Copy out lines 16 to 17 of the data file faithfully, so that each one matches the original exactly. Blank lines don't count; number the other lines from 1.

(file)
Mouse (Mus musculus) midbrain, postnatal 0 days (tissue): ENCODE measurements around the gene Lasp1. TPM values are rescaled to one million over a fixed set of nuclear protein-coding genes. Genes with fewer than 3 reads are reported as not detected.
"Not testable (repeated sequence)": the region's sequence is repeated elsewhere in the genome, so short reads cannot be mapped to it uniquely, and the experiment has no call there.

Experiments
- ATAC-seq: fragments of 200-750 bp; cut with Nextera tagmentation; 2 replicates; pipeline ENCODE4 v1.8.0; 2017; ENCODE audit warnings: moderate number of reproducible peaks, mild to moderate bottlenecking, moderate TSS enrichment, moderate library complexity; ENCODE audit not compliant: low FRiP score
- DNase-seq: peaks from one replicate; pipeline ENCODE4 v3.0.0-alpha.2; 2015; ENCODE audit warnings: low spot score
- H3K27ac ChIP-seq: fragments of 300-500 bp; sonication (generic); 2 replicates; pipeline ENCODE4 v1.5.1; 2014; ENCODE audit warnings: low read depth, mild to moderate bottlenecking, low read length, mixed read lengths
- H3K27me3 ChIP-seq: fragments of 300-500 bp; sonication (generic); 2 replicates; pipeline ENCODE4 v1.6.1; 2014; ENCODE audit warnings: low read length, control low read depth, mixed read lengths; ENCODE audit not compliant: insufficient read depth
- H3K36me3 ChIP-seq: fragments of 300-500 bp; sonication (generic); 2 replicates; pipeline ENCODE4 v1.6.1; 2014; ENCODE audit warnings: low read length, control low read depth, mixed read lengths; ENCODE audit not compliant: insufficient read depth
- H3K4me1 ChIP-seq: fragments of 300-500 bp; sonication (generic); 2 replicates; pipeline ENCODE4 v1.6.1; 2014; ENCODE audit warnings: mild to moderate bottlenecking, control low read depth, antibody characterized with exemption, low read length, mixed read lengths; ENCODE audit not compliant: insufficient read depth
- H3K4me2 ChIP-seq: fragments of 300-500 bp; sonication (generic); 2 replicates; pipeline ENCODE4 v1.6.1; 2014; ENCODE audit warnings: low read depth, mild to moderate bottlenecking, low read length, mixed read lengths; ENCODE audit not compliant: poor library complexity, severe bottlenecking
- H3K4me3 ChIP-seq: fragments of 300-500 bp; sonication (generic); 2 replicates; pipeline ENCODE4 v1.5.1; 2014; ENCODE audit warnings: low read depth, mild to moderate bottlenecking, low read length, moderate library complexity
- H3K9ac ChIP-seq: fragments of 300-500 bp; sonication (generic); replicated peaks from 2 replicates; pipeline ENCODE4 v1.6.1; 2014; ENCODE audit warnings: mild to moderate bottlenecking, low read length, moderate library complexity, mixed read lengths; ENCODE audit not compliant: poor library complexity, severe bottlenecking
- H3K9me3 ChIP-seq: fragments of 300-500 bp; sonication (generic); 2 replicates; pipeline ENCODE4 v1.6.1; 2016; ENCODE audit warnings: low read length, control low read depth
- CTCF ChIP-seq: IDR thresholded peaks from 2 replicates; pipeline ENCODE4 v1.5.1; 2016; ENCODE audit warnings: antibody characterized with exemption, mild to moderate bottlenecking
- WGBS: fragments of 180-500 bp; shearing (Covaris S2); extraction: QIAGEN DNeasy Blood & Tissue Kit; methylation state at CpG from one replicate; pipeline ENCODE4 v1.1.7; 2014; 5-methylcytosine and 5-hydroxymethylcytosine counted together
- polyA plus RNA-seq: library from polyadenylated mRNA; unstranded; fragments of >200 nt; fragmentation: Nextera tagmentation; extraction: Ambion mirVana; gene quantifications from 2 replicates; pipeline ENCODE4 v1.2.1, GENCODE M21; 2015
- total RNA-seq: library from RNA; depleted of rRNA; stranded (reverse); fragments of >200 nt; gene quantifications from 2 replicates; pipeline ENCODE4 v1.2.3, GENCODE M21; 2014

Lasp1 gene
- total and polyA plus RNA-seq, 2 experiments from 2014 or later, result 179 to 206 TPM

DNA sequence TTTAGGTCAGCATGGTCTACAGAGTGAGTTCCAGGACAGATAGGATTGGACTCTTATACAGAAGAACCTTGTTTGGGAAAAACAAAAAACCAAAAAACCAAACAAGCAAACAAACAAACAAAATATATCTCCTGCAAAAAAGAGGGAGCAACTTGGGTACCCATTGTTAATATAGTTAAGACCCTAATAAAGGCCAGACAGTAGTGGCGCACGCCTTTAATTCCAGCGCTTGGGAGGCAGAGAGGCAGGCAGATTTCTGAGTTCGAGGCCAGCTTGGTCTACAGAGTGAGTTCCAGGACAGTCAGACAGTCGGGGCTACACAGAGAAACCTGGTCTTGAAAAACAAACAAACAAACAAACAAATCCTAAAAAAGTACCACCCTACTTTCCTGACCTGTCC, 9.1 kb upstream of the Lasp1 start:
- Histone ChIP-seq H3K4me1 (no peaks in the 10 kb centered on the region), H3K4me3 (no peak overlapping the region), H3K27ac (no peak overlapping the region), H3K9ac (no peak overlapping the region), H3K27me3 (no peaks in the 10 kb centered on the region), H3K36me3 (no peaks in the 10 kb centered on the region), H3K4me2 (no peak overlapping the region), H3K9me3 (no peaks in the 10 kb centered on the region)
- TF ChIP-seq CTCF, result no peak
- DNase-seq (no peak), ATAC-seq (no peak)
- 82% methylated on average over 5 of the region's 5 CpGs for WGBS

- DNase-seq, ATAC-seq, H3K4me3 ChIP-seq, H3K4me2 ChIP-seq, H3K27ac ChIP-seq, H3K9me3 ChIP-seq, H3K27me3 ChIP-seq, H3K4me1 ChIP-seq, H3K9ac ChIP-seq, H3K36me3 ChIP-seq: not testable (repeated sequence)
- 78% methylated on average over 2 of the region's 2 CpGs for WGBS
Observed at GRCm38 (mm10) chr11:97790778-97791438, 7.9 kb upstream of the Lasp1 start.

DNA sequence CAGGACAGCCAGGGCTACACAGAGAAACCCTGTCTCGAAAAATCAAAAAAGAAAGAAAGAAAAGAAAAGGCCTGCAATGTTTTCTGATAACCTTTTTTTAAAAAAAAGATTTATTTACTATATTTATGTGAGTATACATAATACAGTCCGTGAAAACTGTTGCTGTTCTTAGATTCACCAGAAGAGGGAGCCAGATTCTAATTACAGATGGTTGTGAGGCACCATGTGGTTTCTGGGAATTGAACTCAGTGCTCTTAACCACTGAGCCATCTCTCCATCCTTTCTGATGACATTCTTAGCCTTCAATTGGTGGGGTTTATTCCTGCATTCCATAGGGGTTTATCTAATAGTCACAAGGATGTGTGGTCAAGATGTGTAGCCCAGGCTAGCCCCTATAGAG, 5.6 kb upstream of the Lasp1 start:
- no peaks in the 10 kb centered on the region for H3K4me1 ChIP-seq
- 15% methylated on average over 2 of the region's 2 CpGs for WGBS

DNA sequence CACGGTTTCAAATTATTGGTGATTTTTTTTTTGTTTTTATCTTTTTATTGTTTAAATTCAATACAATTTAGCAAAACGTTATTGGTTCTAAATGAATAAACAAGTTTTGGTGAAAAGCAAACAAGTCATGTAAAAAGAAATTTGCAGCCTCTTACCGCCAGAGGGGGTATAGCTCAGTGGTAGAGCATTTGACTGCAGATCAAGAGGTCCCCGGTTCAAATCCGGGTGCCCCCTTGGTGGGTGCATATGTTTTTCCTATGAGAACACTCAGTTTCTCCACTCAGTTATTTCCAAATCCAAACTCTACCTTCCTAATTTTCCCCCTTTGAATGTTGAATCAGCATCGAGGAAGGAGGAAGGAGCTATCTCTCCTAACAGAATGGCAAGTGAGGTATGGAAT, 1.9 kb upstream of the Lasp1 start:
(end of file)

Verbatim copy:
- polyA plus RNA-seq: library from polyadenylated mRNA; unstranded; fragments of >200 nt; fragmentation: Nextera tagmentation; extraction: Ambion mirVana; gene quantifications from 2 replicates; pipeline ENCODE4 v1.2.1, GENCODE M21; 2015
- total RNA-seq: library from RNA; depleted of rRNA; stranded (reverse); fragments of >200 nt; gene quantifications from 2 replicates; pipeline ENCODE4 v1.2.3, GENCODE M21; 2014